On 15 and 16 November 1980, the South African radio (SABC) reported that the South African Foreign Minister, Pik Botha, had met Josef Luns on Friday, 14 November. I informed Abdul Minty and we discussed possible action., He wrote to Joseph Luns on 17 November asking for an explanation and contacted the Norwegian government. Abdul had written to Luns in May 1976, during a NATO Ministerial Council meeting in Oslo, and had received a reply on 9 June 1976 in which Luns assured him categorically that “there are no contacts between members of the international staff of the Alliance with the Republic of South Africa” and that “there is no co-operation in any way or manner between the Alliance and South Africa.”
Also on 17 November, the Chairman of the Special Committee, B.A. Clark, sent a cable to Luns recalling the assurance given to the Committee in 1975 and expressing “profound disquiet regarding circumstances of the reported meeting”¦” Luns replied on 19 November:
“”¦ Foreign Minister Botha during trip to number of European capitals was received in Brussels at EEC and by Belgian Minister of Foreign Affairs. Botha asked me if visit to NATO was possible. This I refused but agreed to receive him in private capacity for purely personal talk at my residence. Be assured that nothing whatsoever discussed at variance with long-standing NATO policy. Any reports concerning allied NATO South African cooperation totally false.”
He sent a similar reply to Abdul Minty.
The EEC denied that it had received Botha. There was also a report in the press that the meeting between Luns and Botha had lasted several hours. Luns was reported to have said, stressing the informal nature of the meeting,that they spoke in Dutch, not English!
The Norwegian delegation informed Ambassador Clark that Norway had sent a strong protest to Luns about the meeting with Botha. Denmark also asked Luns for an explanation.
Why the meeting of Luns and Botha in November 1980? Ronald Reagan, a friend of the South African regime, was elected President of the United States early in November. It may be that South Africa hoped to try to develop some military cooperation with the West as the arms embargo was having an effect, and break out of its isolation.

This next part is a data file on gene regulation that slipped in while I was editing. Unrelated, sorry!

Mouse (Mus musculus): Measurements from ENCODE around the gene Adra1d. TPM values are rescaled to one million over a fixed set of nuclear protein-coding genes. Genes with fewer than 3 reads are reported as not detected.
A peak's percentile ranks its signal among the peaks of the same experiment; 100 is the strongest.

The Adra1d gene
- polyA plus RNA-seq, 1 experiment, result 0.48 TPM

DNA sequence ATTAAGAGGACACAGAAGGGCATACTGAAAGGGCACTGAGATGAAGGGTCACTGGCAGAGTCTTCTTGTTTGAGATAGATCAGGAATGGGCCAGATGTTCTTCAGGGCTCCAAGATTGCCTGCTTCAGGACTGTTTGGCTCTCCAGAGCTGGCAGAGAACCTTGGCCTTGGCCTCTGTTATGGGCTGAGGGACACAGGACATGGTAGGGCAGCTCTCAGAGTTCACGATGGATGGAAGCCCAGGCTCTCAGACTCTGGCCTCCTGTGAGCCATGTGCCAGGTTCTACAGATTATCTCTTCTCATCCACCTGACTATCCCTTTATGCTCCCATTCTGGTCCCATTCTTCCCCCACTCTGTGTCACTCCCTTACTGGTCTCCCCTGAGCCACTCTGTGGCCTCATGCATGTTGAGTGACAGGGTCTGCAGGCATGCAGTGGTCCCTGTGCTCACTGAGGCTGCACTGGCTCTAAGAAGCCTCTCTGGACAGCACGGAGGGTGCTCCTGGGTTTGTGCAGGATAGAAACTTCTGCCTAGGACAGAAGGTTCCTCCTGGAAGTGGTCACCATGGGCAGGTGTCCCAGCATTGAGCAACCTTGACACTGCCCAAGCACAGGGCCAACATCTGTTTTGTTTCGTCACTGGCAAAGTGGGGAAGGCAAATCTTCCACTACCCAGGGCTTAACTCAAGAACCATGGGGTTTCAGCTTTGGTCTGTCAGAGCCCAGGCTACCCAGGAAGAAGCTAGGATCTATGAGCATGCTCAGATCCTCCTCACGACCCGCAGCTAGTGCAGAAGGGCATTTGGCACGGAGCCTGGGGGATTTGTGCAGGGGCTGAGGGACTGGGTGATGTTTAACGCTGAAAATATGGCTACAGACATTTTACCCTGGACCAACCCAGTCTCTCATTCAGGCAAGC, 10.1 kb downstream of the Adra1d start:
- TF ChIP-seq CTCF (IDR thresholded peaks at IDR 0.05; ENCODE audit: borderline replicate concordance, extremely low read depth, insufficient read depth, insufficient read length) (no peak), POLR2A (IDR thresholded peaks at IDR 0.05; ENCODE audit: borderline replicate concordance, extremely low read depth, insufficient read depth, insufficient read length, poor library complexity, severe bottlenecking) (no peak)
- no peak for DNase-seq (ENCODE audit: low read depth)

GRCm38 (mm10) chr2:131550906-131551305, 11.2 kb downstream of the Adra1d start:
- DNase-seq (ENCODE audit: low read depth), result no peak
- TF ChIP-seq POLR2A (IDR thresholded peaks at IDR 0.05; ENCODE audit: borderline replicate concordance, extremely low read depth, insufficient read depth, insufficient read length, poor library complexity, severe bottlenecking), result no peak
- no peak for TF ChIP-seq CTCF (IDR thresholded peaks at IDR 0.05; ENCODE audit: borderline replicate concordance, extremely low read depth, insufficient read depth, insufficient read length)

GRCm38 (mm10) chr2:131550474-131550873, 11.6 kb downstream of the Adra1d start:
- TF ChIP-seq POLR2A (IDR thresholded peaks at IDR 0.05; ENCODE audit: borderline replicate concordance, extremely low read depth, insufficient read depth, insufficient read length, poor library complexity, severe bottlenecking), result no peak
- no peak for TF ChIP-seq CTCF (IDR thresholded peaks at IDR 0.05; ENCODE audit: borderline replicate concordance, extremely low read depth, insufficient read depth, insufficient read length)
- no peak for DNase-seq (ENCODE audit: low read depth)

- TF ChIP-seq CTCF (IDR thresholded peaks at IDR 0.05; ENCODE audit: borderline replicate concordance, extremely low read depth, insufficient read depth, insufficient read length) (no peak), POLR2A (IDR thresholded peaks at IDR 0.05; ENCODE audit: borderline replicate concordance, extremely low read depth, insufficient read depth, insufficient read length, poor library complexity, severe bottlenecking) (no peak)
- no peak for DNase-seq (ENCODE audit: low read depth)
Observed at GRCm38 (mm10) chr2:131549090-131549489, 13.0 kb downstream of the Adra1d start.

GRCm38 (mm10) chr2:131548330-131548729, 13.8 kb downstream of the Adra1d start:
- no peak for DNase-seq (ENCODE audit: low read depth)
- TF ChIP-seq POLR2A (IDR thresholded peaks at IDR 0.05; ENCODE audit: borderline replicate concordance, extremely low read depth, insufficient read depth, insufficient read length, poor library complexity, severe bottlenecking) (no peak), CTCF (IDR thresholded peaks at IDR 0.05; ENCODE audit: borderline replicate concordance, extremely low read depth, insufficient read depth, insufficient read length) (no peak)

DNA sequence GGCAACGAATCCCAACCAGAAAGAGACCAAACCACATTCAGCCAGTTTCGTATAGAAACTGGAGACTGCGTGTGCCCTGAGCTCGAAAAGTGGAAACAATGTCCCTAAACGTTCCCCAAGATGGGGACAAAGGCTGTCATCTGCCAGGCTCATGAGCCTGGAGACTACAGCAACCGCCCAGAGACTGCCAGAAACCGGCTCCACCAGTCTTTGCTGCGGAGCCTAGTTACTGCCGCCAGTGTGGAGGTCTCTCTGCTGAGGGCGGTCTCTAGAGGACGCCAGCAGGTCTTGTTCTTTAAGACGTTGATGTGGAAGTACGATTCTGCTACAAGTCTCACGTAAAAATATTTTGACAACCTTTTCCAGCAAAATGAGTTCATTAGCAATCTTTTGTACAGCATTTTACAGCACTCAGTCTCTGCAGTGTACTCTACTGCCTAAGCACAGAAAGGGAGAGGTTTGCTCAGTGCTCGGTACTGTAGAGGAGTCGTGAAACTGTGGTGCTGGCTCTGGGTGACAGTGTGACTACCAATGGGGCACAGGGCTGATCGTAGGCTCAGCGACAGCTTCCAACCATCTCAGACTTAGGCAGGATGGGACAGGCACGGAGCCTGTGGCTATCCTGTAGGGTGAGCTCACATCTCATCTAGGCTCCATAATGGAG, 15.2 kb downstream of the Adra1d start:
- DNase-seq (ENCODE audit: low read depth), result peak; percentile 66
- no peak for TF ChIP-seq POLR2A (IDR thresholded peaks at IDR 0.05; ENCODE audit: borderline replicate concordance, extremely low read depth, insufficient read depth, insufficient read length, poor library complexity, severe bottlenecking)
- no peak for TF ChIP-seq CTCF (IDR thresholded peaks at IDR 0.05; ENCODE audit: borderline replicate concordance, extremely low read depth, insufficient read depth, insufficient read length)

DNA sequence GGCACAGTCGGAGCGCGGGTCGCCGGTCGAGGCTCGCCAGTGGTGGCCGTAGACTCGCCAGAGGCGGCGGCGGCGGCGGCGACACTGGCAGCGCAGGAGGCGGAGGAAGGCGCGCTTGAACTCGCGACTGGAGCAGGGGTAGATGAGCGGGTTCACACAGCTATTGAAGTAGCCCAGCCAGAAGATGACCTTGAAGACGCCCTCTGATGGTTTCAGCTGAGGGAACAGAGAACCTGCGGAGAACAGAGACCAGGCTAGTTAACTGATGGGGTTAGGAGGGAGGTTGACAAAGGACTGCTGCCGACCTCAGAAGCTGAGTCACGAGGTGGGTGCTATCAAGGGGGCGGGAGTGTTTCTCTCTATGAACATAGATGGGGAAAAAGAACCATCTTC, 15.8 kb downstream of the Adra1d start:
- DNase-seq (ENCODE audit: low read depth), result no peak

Josef Luns was misleading the Special Committee and the world. Joop den Uyl, leader of Dutch Labour Party, said at a private meeting at Arusha in September 1984 that he had followed discussions on South Africa in NATO. There had been informal discussions on South Africa in NATO for two decades. They were usually led by USA and by Secretariat officials, like Josef Luns. The argument used was that while apartheid was abominable and criminal, they could not take the risk of South Africa becoming a puppet state of the Soviet Union.
South Africa was developing a naval communications centre in Silvermine, with equipment from West Germany, to monitor the movement of Soviet ships. It was in contact with the British Navy and with the United States through Puerto Rico.
Abdul Minty was Director of the World Campaign against Military and Nuclear Collaboration with South Africa in Oslo, which had been established by anti-apartheid movements with the support of the Special Committee.
This is from my notes on the private meeting.